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Analysis of microsatellites in the vulnerable orchid Gastrodia flavilabella: the development of microsatellite markers, and cross-species amplification in Gastrodia
Botanical Studies volume 55, Article number: 72 (2014)
Gastrodia flabilabella is a mycoheterotrophic orchid that obtains carbohydrates and nutrients from its symbiotic mycorrhizal fungi. The species is an endemic and vulnerable species enlisted in the “A Preliminary Red List of Taiwanese Vascular Plants” according to the IUCN Red List Categories and Criteria Version 3.1. G. flabilabella dwells the underground of broadleaf and coniferous forest with richness litter. Based on herbarium records, this species is distributed in central Taiwan. Twenty eight microsatellite loci were developed in G. flabilabella and were tested for cross-species amplification in additional taxa of G. confusoides, G. elata, and G. javanica. We estimated the genetic variation that is valuable for conservation management and the development of the molecular identification system for G. elata, a traditional Chinese medicine herb.
Microsatellite primer sets were developed from G. flabilabella using the modified AFLP and magnetic bead enrichment method. In total, 257 microsatellite loci were obtained from a magnetic bead enrichment SSR library. Of the 28 microsatellite loci, 16 were polymorphic, in which the number of alleles ranged from 2 to 15, with the observed heterozygosity ranging from 0.02 to 1.00. In total, 15, 13, and 7 of the loci were found to be interspecifically amplifiable to G. confusoides, G. elata, and G. javanica, respectively.
Amplifiable and transferable microsatellite loci are potentially useful for future studies in investigating intraspecific genetic variation, reconstructing phylogeographic patterns among closely related species, and establishing the standard operating system of molecular identification in Gastrodia.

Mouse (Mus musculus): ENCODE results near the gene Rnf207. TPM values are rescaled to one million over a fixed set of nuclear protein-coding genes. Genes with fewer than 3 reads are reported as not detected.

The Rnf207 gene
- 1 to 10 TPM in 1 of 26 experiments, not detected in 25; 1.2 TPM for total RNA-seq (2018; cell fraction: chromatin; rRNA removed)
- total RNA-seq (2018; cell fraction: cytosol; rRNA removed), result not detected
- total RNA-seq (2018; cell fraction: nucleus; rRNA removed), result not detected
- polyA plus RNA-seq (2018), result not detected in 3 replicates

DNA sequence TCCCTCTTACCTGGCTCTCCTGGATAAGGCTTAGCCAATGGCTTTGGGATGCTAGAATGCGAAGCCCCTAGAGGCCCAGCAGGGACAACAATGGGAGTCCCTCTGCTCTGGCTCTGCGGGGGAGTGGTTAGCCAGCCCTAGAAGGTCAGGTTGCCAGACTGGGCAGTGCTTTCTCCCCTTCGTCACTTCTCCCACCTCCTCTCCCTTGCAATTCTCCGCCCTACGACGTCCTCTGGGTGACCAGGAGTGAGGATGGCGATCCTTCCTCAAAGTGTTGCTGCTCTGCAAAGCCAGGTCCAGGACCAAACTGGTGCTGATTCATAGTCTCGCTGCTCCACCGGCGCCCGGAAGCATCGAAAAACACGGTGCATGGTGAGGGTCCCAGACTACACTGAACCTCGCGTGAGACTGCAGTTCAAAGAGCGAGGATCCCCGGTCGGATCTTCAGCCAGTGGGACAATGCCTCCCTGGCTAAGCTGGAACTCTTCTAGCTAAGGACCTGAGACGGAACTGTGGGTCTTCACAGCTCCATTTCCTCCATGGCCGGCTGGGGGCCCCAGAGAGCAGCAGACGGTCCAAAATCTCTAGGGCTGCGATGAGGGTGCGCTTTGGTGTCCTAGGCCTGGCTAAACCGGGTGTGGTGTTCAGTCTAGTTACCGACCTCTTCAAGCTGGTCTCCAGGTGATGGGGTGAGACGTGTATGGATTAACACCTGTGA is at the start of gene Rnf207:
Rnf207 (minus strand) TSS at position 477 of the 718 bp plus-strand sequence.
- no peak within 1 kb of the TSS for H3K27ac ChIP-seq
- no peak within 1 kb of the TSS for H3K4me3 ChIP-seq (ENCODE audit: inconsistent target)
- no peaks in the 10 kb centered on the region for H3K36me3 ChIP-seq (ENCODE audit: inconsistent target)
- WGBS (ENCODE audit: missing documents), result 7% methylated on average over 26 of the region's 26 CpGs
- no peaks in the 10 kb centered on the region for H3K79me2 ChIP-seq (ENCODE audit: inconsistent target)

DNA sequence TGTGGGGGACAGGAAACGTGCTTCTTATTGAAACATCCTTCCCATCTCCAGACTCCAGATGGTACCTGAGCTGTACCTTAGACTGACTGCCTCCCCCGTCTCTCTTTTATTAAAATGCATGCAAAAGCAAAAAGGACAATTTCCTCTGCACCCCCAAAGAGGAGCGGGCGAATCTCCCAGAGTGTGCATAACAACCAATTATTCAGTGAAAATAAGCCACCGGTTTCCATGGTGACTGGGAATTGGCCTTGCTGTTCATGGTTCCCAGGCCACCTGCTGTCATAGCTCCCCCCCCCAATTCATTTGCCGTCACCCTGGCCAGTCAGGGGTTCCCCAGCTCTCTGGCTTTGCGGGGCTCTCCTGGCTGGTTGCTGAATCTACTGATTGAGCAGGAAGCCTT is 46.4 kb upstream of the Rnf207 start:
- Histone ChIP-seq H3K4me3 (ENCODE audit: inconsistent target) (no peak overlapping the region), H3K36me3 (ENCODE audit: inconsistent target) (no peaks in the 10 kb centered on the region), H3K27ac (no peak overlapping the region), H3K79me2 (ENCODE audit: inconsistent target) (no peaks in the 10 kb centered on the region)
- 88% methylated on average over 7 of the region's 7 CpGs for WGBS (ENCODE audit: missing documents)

Gastrodia is the largest achlorophyllous and mycoheterotrophic genus in the Orchidaceae with 50 to 60 species in the world. Recent studies recognized 19 species, including 13 endemic species distributed in Taiwan (Hsu ; Leou ; Hsu and Kuo ; Chung and Hsu ). Species diversity in Taiwan Island is one of the hot spots of Gastrodia in the world. Gastrodia elata Blume is an important Chinese medicine that provides supplement to protect neuron and cardiovascular systems (Baek et al. ). Ecologically, Gastrodia species are saprophyte (Leou ), growing underground of forest or bamboo grove with richness litter and obtaining carbohydrates and nutrients from its symbiotic mycorrhizal fungi, including Armillaria mellea and other microbial species (Cha and Igarashi ). Due to such a unique growth form, Gastrodia species are difficult to find except the flowering and fruiting seasons, generally 2 to 4 weeks after budding. Most Gastrodia species are vulnerable to the human destruction. As a result, 7 species recognized as threatened species, including one as critically endangered, three as endangered, and another three as vulnerable, are evaluated by the IUCN Red List Categories and Criteria Version 3.1 (IUCN ) and listed in the “A Preliminary Red List of Taiwanese Vascular Plants” (Wang et al. [2012a]).
Gastrodia flavilabella S.S. Ying is an endemic and vulnerable species with only few populations distributed at the edges of conifer plantation or natural broadleaf forests restricted to the central mountainous regions from 1,000 to 1,300 meters altitude (Leou ). This taxon is characterized by tuberous horizontal rhizomes ca. 4 to 10 cm in length and 0.6–1.6 cm in width bearing many coral-like buds (Leou ). Unique life form and habitat preference lead his species to be rare and vulnerable. However, no data for the genetic diversity in this species or genus are available, which is critical for evaluating the population dynamics and conservation genetics for conservation management.
Microsatellite genotyping is the most popular molecular tool for evaluating the structure and genetic diversity of populations because of its high genetic variability (cf. Ho et al. ). With co-dominant inheritance, the information of microsatellite genotyping can estimate the effective population sizes in ancestral and present populations (Ge et al. ), Hardy-Weinberg Equilibrium (Ge et al. ), and levels of introgression (Liao et al. ). In addition, microsatellite genotyping technology was extended to molecular identification system for paternity testing and cultivar identification (Tsai et al. ).
In this study, we constructed a microsatellite enriched library and developed microsatellite loci for future estimating the population genetic diversity based on microsatellite genotyping. The application of the microsatellite primers developed in this study was tested in other taxa of Gastrodia, specifically three taxa for polymorphism test and 13 species for transferability test.
Sampling and DNA extractions